Monday, December 21, 2015

Back in the Saddle

Back in Djenné for almost a week now  where everything is same as always: Djenné feels tucked away,  far from the troubled danger zones of Mali, although the think tank reports by  MINUSMA and other expert observers will have it that we are in fact right in the middle of it all...nevertheless life in Djenné continues as it always has.
I went for my first ride on Petit Bandit the other day who seemed happy to see me (or was it just that he remembered that I am the one who always  carry bread in my bag?)

 I finished decorating our old Christmas tree which is made from old spray cans, and our Christmas Turkey arrived yesterday!

The other night we even had some guests in the hotel, our old friends Dima and Clara Bondarev for the Manuscript Library. They brought with them Fr. Columba Stewart, a Benedicine munk from Minnesota and the director of the Hill Museum and Manuscript Library who have been digitizing endangered archives for the last forty years and can be said to be the world authority on digitizing.  This was a stroke of luck since I had brought with me our three new Nikons for the Djenné Manuscript Library which he kindly helped us to put into action.
With such interesting  guests we enjoyed once more one of those lingering dinners  with lively and memorable  conversation under the stars in the light of the storm lamps that used to be a staple at Hotel Djenné Djenno in happier times.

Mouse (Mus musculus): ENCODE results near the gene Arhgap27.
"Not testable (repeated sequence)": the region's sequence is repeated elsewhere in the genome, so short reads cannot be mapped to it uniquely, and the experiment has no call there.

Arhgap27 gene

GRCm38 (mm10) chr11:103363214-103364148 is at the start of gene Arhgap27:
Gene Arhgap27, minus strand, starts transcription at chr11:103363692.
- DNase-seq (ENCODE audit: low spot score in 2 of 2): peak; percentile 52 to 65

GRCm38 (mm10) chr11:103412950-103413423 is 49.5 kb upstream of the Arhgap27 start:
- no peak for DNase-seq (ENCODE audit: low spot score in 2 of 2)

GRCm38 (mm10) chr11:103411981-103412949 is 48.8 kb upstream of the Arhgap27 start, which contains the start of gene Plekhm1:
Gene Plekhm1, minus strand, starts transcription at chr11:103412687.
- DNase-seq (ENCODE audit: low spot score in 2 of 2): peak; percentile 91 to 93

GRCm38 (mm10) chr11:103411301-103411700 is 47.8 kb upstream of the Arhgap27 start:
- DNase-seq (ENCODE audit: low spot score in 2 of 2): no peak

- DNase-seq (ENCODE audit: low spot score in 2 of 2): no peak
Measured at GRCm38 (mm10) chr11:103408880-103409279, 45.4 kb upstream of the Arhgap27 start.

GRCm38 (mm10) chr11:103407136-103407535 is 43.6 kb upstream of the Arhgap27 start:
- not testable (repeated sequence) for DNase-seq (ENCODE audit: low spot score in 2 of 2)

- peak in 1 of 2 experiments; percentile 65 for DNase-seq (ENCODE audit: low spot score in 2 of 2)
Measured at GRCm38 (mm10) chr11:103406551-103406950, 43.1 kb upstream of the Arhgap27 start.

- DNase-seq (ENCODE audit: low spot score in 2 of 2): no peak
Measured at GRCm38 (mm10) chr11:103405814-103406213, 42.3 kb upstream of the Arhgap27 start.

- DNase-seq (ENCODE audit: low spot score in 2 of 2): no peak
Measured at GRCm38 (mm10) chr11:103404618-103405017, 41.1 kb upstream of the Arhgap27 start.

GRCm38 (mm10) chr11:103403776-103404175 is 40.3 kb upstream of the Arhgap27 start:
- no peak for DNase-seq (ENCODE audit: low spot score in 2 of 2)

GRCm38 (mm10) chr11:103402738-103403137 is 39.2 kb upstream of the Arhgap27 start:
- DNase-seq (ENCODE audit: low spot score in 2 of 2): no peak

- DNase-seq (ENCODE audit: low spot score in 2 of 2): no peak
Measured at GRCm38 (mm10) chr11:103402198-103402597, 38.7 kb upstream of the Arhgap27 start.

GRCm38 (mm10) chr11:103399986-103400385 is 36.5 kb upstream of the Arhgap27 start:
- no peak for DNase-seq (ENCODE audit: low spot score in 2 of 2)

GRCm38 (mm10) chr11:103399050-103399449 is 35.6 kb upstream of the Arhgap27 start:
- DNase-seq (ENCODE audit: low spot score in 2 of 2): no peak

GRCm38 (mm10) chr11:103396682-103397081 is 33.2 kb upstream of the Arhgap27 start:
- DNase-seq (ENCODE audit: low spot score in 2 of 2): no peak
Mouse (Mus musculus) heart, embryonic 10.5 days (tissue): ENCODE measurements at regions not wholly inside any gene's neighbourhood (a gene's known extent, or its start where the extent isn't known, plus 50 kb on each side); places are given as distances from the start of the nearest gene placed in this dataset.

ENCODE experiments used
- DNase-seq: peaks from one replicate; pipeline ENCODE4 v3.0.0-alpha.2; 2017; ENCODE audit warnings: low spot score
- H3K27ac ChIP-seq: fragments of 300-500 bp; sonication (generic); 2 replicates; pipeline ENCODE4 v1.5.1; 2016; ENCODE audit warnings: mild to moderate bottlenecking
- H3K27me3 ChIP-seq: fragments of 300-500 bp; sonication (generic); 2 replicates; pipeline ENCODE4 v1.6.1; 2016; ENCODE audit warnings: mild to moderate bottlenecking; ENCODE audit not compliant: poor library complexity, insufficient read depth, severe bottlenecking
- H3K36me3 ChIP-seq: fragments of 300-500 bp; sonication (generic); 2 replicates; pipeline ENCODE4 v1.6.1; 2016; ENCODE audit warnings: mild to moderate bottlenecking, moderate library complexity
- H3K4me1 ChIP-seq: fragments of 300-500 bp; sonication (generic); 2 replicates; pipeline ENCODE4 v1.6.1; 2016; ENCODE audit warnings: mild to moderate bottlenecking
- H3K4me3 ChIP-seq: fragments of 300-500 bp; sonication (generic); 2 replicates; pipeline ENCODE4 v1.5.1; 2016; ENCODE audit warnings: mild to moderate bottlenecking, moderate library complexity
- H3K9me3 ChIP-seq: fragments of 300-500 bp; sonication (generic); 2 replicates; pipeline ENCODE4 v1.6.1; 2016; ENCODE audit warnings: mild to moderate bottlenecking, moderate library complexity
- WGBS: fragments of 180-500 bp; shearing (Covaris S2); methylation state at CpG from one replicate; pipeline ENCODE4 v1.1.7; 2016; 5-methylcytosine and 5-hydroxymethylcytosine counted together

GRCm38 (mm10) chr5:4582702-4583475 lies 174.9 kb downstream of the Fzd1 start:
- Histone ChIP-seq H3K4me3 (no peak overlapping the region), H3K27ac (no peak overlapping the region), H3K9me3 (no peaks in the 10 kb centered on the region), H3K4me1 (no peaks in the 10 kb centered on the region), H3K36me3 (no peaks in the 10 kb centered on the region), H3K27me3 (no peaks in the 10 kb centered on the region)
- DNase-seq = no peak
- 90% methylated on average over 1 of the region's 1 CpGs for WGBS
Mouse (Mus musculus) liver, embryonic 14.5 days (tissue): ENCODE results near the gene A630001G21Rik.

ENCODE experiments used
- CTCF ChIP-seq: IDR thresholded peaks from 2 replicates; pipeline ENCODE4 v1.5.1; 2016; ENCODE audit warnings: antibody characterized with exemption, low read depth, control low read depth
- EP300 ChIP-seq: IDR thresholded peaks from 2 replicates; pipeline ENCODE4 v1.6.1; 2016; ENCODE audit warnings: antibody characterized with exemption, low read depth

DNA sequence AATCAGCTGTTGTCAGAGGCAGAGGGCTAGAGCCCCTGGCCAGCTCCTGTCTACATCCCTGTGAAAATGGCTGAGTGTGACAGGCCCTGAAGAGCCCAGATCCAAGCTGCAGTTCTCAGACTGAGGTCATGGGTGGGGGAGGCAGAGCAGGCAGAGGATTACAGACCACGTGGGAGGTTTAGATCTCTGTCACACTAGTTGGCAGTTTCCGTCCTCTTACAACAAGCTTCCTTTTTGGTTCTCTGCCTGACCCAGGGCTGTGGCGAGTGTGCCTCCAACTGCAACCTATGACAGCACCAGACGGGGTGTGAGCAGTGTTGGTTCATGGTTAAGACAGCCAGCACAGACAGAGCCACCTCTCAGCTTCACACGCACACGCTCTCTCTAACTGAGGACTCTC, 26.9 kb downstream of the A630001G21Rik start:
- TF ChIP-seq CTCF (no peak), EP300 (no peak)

And last but not least Keita and I were invited  to a Djenné wedding yesterday: the bride and bridegroom front left below and at the back we have my tailors Bob (left) and Alpha right in the white cap- he was the proud father of the very pretty bride. Djenné weddings are joyous and lively  affairs with plenty of drumming, dancing  and noisy griots and griottes chanting the praises of all present and hoping for a few francs. It all begins after the signing in the Mairie with the photo opportunity  in the Vestibule of the old Djenné houses (below) where all the friends and neighbours crowd in for  the  Fatias and benediction prayers.
And tomorrow begins Christmas proper it feels like since Birgit is arriving on the First Bani bus from Bamako to be picked up by Acé at the Djenné Carrefour!


Blogger David said...

This all makes a very good example of why you go back. And you look so proud and fine on your not always trusty steed.

5:12 PM  
Blogger mary said...

How wonderful that you are now back in Djenne. Recharged and already enjoying the delights and treasures that abound there.
Have a wonderful Christmas. Yesterday we dressed our turkey and I hope that yours is as tasty as I expect ours to be.
Greetings from a very balmy Northumberland,

9:37 PM  
Blogger toubab said...

Yes, indeed, it is great to be back.
Only wish I had some of the cranberry sauce for the turkey that will no doubt grace the table in Northumberland or in West London.... Forgot to bring some back, although I remembered the Christmas pudding! A Great Christmas to you!

6:20 AM  
Blogger jim said...

So lovely to see you back in Djenne looking happy and healthy. I hope you have a wonderful Christmas and may 2016 bring you joy and happiness and a bright future in Mali.

Kind regards
Chris - Melbourne, Australia

9:58 PM  

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